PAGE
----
Seoul-born artist Jeesoo Kim is captivated by Melbourne cafes. So much so, she started drawing them, amassing an impressive collection on her Instagram account @pentraveller.

“When I moved to Melbourne I went to a cafe, and I just straight away [knew] – there’s [a] different vibe from anywhere else,” Kim says.

Kim began documenting the world around her when she was about eight years old, and she hasn’t stopped since. “I like travelling with my pen, so everywhere I go I have pen and paper,” she says.

When Kim first arrived in Melbourne to study at RMIT in 2013, she found the city's cafes provided an unhindered view of everyday Melburnians, often with their emotional guard down. She started spending hours drawing, fascinated by how much you can learn about a person through the subtlest detail.

"In South Korea, people don' emotions on their face, so it's very hard to catch something," she says. "[In Melbourne,] everyone...has [a] different life and I think it's just beautiful."

Kim is a fan of South Melbourne's St Ali, which inspired some of her earliest drawings.

“[It] doesn’t matter where I came from,” Kim says, adding that as a self-conscious newcomer to the city, she immediately felt welcome and accepted at the eatery. “I felt like I had to do something to [honour] them.”

Kim's account now has more than 3500 followers. Her comic-like drawings, with their fish-eye-lens view, seem like they could have been traced from wide-angle photographs, but Kim does all of her drawings from sight.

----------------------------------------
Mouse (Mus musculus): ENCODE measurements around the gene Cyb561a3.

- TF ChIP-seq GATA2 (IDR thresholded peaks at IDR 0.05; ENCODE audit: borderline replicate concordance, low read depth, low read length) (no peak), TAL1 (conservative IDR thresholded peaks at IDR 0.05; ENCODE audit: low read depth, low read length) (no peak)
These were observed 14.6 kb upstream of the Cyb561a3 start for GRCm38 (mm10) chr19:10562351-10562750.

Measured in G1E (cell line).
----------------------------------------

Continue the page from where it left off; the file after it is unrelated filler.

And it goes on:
"When you see with your eyes, you see something more than just ... from pictures," Kim says.

At award-winning city eatery Higher Ground, she contrasts city workers in dark clothing against the light-filled space with its lofty ceilings, massive windows, and exposed brick. In Kim's illustration of Cup of Truth customers are reduced to outlines, layered one on top of the other, reflecting the hustle and bustle of Campbell Arcade. At Fitzroy's Industry Beans, Kim reverts to black and white to showcase the long, narrow interior flooded with light.

She's had a few commissions, too, from The Dessert Kitchen and Workshop Brothers.

Kim is working on a book of 100 drawings, which she hopes will come out in the next couple of months. After that, she plans to travel to other cities famous for their coffee culture, starting in Europe.

Above all, Kim draws these cafes because it makes her happy. "When I draw, I become the happiest person in the world ... as long as I can draw, I don't care about any other thing."